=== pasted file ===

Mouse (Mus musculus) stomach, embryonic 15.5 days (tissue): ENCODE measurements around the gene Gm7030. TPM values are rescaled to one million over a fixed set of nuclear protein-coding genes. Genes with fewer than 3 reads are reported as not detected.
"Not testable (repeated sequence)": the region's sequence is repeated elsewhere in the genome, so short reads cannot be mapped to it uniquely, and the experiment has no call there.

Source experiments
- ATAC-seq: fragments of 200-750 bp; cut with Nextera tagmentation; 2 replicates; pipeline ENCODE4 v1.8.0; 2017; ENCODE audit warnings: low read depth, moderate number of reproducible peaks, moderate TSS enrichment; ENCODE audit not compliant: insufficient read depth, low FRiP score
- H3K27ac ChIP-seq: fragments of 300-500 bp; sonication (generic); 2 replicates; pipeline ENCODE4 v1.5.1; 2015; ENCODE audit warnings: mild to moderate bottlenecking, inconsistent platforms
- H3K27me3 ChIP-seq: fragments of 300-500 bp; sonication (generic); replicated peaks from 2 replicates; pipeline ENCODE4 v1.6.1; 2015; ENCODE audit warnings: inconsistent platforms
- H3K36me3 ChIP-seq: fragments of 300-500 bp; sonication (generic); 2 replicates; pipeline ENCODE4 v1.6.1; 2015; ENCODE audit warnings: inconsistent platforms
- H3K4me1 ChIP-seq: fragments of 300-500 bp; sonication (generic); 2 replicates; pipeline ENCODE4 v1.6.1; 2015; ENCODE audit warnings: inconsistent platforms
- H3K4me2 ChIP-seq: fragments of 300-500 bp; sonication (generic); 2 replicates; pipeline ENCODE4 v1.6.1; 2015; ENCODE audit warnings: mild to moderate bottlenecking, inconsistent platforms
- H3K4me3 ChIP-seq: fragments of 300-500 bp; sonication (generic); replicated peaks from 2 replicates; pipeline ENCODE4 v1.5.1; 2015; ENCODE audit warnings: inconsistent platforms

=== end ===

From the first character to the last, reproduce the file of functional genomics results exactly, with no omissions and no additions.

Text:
Mouse (Mus musculus) stomach, embryonic 15.5 days (tissue): ENCODE measurements around the gene Gm7030. TPM values are rescaled to one million over a fixed set of nuclear protein-coding genes. Genes with fewer than 3 reads are reported as not detected.
"Not testable (repeated sequence)": the region's sequence is repeated elsewhere in the genome, so short reads cannot be mapped to it uniquely, and the experiment has no call there.

Source experiments
- ATAC-seq: fragments of 200-750 bp; cut with Nextera tagmentation; 2 replicates; pipeline ENCODE4 v1.8.0; 2017; ENCODE audit warnings: low read depth, moderate number of reproducible peaks, moderate TSS enrichment; ENCODE audit not compliant: insufficient read depth, low FRiP score
- H3K27ac ChIP-seq: fragments of 300-500 bp; sonication (generic); 2 replicates; pipeline ENCODE4 v1.5.1; 2015; ENCODE audit warnings: mild to moderate bottlenecking, inconsistent platforms
- H3K27me3 ChIP-seq: fragments of 300-500 bp; sonication (generic); replicated peaks from 2 replicates; pipeline ENCODE4 v1.6.1; 2015; ENCODE audit warnings: inconsistent platforms
- H3K36me3 ChIP-seq: fragments of 300-500 bp; sonication (generic); 2 replicates; pipeline ENCODE4 v1.6.1; 2015; ENCODE audit warnings: inconsistent platforms
- H3K4me1 ChIP-seq: fragments of 300-500 bp; sonication (generic); 2 replicates; pipeline ENCODE4 v1.6.1; 2015; ENCODE audit warnings: inconsistent platforms
- H3K4me2 ChIP-seq: fragments of 300-500 bp; sonication (generic); 2 replicates; pipeline ENCODE4 v1.6.1; 2015; ENCODE audit warnings: mild to moderate bottlenecking, inconsistent platforms
- H3K4me3 ChIP-seq: fragments of 300-500 bp; sonication (generic); replicated peaks from 2 replicates; pipeline ENCODE4 v1.5.1; 2015; ENCODE audit warnings: inconsistent platforms